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Miss Maudie's remark to the children in Chapter 5 of Harper Lee's To Kill a Mockingbird refers to the fundamentalists-the "foot-washers," who drive past her place castigating her for her abundant flowers. According to Miss Maudie, the foot-washers thought that she spent too much time outdoors and not enough inside the house reading the Bible.
When Scout remarks that Miss Maudie is the "best lady" she knows, and wonders why Mr. Arthur does not come outside, too, if he were "hankerin' after heaven," Miss Maudie interjects that Scout is too young to understand. But, some people take things to extremes, thus making something intended as good into evil. By taking the Bible literally people misuse scripture and sometimes make it fit their own twisted intentions. This perversion of the words of the Bible is worse than whisky in Atticus's possession--it does more harm. For, they take the word of God and make it serve their purposes; for example, the "foot-washers" think that women are a sin by definition, Miss Maudie says. Taking the Bible literally, these people see all women as Eves and other people as threats, possibly. Arthur Radley is kept inside the house because Nathan Radley, Arthur's guardian and brother, does not allow him to go outdoors.
In Chapter Five of To Kill a Mockingbird, Miss Maudie Atkinson--a widow and talented gardener--tells Scout about Boo Radley, who she claims is still alive and who is simply a victim of a "foot-washing" Baptist upbringing. Scout inquires what this means and Miss Maudie explains that "foot-washers" believe that any pursuit of pleasure is a sin, giving the example of the group of religious fanatics who had claimed that Miss Maudie and her flowers were going to hell. Although she has no idea why Arthur Radley has kept Boo hidden away in the house, she believes that his religious convictions have something to do with it.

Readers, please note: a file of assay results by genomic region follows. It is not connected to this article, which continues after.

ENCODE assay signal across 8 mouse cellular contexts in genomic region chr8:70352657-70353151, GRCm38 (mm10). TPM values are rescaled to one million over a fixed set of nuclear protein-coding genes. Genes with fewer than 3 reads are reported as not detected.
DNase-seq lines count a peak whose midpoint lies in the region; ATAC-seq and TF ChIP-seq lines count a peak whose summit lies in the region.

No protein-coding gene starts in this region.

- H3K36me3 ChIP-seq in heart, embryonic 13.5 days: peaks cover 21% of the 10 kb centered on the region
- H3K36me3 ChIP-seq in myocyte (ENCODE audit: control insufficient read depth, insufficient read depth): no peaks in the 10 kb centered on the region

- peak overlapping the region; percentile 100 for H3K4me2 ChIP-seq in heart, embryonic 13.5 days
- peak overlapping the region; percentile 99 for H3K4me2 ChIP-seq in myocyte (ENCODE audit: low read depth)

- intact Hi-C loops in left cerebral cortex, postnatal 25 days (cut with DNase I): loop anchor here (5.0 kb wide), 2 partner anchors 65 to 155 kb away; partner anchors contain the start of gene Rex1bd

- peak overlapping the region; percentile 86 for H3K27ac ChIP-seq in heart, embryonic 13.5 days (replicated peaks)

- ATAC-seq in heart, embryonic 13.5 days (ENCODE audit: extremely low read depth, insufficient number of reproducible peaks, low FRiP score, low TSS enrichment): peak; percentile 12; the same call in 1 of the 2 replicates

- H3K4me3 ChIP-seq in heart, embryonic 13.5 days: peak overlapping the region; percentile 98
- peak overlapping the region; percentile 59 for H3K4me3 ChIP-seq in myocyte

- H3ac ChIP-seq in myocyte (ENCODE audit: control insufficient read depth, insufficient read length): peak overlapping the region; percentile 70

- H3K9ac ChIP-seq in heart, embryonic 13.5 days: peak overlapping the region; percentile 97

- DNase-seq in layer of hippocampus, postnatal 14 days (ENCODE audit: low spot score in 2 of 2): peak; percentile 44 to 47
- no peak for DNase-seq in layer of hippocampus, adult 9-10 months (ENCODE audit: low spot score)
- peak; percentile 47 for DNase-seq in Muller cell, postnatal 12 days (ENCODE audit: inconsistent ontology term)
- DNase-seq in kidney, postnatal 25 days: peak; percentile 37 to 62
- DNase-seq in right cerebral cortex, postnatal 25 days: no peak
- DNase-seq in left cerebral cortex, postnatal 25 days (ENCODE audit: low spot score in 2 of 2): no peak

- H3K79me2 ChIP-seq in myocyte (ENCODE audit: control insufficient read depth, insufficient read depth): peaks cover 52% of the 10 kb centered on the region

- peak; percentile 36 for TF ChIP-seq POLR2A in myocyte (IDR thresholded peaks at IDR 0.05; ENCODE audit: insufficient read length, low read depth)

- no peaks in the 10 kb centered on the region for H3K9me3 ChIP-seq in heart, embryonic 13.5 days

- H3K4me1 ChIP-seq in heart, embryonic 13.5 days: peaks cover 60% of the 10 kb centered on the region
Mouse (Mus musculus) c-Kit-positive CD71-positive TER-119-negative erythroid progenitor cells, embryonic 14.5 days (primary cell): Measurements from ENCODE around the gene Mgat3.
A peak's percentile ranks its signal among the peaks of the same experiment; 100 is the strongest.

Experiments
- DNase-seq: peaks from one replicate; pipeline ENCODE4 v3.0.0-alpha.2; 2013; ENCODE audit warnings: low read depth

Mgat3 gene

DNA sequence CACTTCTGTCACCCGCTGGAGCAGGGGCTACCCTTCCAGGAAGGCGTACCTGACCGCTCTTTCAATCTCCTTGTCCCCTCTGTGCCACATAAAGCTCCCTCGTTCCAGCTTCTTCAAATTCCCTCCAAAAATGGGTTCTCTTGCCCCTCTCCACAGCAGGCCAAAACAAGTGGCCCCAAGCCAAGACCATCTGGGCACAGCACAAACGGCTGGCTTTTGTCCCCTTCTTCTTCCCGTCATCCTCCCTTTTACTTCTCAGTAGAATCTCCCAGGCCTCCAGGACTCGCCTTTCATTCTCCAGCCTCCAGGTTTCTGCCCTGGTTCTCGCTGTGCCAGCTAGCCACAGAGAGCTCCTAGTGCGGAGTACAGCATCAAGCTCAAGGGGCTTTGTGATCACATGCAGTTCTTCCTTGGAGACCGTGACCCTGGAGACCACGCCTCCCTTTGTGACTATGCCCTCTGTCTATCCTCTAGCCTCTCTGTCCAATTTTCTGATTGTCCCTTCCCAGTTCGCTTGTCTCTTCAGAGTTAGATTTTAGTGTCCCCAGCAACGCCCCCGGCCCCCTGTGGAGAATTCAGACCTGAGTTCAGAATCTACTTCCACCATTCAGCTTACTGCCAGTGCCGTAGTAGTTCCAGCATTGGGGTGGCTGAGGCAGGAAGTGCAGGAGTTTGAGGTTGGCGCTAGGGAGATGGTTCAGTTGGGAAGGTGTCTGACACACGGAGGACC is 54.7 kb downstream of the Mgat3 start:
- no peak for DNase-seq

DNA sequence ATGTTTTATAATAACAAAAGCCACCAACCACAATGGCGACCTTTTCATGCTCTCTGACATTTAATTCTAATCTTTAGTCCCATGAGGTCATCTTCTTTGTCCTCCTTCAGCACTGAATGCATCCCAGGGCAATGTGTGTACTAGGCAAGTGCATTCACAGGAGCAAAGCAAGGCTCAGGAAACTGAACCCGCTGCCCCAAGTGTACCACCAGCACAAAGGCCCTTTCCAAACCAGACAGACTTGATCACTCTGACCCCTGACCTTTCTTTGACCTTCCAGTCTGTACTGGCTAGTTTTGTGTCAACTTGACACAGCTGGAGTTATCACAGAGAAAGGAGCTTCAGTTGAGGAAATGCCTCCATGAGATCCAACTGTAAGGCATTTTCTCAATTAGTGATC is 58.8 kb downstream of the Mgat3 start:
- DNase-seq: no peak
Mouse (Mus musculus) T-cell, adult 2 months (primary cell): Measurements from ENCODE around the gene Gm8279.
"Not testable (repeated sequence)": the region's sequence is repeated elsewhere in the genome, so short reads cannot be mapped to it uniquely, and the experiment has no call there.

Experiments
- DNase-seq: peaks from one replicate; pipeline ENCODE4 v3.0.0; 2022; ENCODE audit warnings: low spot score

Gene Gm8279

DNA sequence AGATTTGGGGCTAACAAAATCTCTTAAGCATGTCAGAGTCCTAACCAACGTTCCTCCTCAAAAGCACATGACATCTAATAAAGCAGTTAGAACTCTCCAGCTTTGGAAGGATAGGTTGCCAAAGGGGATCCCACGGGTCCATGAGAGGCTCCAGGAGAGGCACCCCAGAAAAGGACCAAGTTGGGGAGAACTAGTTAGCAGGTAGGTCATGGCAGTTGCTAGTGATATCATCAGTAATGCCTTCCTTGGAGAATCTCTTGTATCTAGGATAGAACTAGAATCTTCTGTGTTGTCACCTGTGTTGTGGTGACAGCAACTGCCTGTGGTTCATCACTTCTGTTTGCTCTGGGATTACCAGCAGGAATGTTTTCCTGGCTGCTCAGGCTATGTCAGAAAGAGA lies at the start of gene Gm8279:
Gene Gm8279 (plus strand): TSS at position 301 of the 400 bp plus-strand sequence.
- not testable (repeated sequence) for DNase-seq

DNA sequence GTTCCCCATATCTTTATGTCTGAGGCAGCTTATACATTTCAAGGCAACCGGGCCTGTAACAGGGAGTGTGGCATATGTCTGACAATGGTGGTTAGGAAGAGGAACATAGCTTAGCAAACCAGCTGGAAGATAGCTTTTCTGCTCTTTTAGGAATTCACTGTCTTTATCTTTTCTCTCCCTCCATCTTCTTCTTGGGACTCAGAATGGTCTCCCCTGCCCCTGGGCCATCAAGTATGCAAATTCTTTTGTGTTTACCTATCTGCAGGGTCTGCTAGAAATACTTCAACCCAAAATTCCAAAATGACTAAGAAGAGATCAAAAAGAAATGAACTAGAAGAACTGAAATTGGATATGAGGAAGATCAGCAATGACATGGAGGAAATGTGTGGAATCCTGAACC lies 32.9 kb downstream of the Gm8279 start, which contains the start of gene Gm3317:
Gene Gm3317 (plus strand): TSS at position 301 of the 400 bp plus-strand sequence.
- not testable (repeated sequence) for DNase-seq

Miss Maudie then explains that, "sometimes the Bible in the hand of one man is worse that a whiskey bottle in the hand of--oh, of your father." Scout protests that her father doesn't drink. Miss Maudie then clarifies that there are "some kind of men... who're so busy worrying about the next world they've never learned to live in this one."
What Miss Maudie is getting at here is that extremism--even of such theoretically "good" things as the Bible--is dangerous and can lead to terrible outcomes. The "good" text of a Bible in the hands of a "foot washer" is worst than the "bad" presence of alcohol in the hand of a good man like Atticus.
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